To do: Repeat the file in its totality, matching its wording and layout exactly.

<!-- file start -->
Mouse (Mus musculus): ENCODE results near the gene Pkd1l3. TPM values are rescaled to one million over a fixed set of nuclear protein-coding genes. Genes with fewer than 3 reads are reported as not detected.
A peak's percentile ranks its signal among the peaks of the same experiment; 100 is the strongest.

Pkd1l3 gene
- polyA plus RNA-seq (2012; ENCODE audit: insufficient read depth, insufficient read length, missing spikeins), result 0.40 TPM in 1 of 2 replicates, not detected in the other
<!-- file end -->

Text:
Mouse (Mus musculus): ENCODE results near the gene Pkd1l3. TPM values are rescaled to one million over a fixed set of nuclear protein-coding genes. Genes with fewer than 3 reads are reported as not detected.
A peak's percentile ranks its signal among the peaks of the same experiment; 100 is the strongest.

Pkd1l3 gene
- polyA plus RNA-seq (2012; ENCODE audit: insufficient read depth, insufficient read length, missing spikeins), result 0.40 TPM in 1 of 2 replicates, not detected in the other